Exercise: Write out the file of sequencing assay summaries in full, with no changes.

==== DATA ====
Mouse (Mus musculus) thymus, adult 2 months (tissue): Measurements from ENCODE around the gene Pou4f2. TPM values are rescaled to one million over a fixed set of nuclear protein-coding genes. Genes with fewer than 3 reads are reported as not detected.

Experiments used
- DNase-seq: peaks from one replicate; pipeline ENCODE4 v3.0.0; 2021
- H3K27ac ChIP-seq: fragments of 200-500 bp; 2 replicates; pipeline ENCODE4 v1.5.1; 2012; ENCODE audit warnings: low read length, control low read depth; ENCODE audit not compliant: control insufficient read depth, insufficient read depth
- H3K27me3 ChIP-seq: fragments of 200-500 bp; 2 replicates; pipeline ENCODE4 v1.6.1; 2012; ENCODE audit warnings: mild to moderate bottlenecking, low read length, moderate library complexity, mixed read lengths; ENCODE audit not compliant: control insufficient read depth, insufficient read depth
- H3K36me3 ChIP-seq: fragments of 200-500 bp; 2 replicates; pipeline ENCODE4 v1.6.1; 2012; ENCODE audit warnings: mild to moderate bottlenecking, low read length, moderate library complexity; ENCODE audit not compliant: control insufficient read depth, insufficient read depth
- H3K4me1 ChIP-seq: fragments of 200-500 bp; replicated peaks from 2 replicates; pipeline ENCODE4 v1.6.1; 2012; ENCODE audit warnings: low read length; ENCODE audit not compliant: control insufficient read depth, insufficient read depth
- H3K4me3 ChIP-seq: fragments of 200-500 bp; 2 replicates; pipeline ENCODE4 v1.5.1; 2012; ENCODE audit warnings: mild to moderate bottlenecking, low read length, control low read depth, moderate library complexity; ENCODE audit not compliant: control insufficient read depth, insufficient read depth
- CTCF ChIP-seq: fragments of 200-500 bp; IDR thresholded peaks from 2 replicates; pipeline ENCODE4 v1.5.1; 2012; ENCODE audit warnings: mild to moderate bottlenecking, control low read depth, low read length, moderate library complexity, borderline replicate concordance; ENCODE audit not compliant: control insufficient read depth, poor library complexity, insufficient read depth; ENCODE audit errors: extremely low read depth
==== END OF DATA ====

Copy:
Mouse (Mus musculus) thymus, adult 2 months (tissue): Measurements from ENCODE around the gene Pou4f2. TPM values are rescaled to one million over a fixed set of nuclear protein-coding genes. Genes with fewer than 3 reads are reported as not detected.

Experiments used
- DNase-seq: peaks from one replicate; pipeline ENCODE4 v3.0.0; 2021
- H3K27ac ChIP-seq: fragments of 200-500 bp; 2 replicates; pipeline ENCODE4 v1.5.1; 2012; ENCODE audit warnings: low read length, control low read depth; ENCODE audit not compliant: control insufficient read depth, insufficient read depth
- H3K27me3 ChIP-seq: fragments of 200-500 bp; 2 replicates; pipeline ENCODE4 v1.6.1; 2012; ENCODE audit warnings: mild to moderate bottlenecking, low read length, moderate library complexity, mixed read lengths; ENCODE audit not compliant: control insufficient read depth, insufficient read depth
- H3K36me3 ChIP-seq: fragments of 200-500 bp; 2 replicates; pipeline ENCODE4 v1.6.1; 2012; ENCODE audit warnings: mild to moderate bottlenecking, low read length, moderate library complexity; ENCODE audit not compliant: control insufficient read depth, insufficient read depth
- H3K4me1 ChIP-seq: fragments of 200-500 bp; replicated peaks from 2 replicates; pipeline ENCODE4 v1.6.1; 2012; ENCODE audit warnings: low read length; ENCODE audit not compliant: control insufficient read depth, insufficient read depth
- H3K4me3 ChIP-seq: fragments of 200-500 bp; 2 replicates; pipeline ENCODE4 v1.5.1; 2012; ENCODE audit warnings: mild to moderate bottlenecking, low read length, control low read depth, moderate library complexity; ENCODE audit not compliant: control insufficient read depth, insufficient read depth
- CTCF ChIP-seq: fragments of 200-500 bp; IDR thresholded peaks from 2 replicates; pipeline ENCODE4 v1.5.1; 2012; ENCODE audit warnings: mild to moderate bottlenecking, control low read depth, low read length, moderate library complexity, borderline replicate concordance; ENCODE audit not compliant: control insufficient read depth, poor library complexity, insufficient read depth; ENCODE audit errors: extremely low read depth